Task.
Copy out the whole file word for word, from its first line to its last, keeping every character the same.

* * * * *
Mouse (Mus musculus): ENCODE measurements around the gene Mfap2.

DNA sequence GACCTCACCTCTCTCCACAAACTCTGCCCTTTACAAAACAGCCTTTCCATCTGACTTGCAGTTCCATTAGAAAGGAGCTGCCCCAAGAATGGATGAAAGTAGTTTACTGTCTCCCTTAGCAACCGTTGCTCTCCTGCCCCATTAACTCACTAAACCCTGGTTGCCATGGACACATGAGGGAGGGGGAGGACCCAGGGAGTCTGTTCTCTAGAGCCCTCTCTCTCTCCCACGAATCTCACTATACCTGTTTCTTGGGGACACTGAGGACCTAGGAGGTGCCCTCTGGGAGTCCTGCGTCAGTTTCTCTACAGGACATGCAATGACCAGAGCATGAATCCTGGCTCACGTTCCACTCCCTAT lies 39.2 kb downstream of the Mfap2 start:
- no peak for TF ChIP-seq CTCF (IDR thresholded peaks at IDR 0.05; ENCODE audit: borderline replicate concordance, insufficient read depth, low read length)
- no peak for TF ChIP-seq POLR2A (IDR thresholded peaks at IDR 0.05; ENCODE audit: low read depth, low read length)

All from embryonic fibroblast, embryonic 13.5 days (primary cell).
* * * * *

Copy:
Mouse (Mus musculus): ENCODE measurements around the gene Mfap2.

DNA sequence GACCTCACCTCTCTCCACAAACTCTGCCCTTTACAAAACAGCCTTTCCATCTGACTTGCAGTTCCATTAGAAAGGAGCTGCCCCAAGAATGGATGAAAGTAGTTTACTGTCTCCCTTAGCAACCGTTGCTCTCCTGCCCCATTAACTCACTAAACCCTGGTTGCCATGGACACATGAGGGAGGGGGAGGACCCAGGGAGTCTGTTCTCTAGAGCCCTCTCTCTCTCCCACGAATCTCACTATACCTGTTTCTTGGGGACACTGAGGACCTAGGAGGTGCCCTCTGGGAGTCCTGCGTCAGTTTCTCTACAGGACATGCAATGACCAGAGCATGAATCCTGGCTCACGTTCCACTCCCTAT lies 39.2 kb downstream of the Mfap2 start:
- no peak for TF ChIP-seq CTCF (IDR thresholded peaks at IDR 0.05; ENCODE audit: borderline replicate concordance, insufficient read depth, low read length)
- no peak for TF ChIP-seq POLR2A (IDR thresholded peaks at IDR 0.05; ENCODE audit: low read depth, low read length)

All from embryonic fibroblast, embryonic 13.5 days (primary cell).